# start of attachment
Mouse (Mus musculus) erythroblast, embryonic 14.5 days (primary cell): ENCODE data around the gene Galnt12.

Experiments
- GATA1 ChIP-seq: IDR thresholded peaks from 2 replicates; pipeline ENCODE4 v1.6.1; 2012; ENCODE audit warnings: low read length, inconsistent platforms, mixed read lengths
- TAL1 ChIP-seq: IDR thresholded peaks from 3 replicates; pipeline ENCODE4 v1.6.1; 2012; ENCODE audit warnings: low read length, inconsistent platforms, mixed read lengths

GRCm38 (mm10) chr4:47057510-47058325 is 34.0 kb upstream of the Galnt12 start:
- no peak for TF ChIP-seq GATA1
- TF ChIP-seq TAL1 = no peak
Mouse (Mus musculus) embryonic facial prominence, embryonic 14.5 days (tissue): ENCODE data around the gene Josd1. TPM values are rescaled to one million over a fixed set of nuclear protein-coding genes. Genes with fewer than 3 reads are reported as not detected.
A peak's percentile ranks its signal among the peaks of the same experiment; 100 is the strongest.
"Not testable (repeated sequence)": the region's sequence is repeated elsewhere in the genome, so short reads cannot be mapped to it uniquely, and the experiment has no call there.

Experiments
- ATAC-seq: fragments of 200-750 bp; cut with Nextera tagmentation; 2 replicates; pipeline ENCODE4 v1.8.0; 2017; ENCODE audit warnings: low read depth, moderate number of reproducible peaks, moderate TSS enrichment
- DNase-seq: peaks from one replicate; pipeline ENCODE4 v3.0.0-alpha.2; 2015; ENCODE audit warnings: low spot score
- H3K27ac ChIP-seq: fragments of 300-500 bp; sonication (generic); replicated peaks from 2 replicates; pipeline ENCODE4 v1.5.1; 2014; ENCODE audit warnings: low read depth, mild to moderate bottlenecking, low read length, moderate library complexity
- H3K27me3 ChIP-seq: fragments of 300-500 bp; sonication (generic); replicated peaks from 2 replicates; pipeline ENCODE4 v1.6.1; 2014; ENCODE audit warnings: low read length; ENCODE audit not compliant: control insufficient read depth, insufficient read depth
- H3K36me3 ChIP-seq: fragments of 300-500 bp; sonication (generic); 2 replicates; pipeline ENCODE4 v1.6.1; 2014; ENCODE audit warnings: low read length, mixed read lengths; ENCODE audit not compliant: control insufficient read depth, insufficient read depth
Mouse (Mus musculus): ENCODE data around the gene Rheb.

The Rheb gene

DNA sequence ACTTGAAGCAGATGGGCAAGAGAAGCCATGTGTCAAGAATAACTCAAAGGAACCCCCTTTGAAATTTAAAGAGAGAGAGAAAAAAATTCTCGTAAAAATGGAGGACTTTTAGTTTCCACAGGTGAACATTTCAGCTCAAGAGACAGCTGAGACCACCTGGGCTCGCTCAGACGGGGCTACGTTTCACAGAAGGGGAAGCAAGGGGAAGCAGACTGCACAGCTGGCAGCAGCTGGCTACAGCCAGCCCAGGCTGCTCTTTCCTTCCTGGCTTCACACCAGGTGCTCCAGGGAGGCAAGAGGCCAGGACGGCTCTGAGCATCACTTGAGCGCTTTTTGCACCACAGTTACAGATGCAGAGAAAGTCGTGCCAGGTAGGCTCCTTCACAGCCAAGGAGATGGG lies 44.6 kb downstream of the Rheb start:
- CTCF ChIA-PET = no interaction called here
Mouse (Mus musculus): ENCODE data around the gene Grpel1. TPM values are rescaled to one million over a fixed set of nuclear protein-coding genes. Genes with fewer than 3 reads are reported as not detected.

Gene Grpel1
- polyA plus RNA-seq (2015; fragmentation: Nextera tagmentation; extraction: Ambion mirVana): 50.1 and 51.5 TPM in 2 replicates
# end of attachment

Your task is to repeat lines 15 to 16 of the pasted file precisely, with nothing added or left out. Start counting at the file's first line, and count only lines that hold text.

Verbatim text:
- H3K27me3 ChIP-seq: fragments of 300-500 bp; sonication (generic); replicated peaks from 2 replicates; pipeline ENCODE4 v1.6.1; 2014; ENCODE audit warnings: low read length; ENCODE audit not compliant: control insufficient read depth, insufficient read depth
- H3K36me3 ChIP-seq: fragments of 300-500 bp; sonication (generic); 2 replicates; pipeline ENCODE4 v1.6.1; 2014; ENCODE audit warnings: low read length, mixed read lengths; ENCODE audit not compliant: control insufficient read depth, insufficient read depth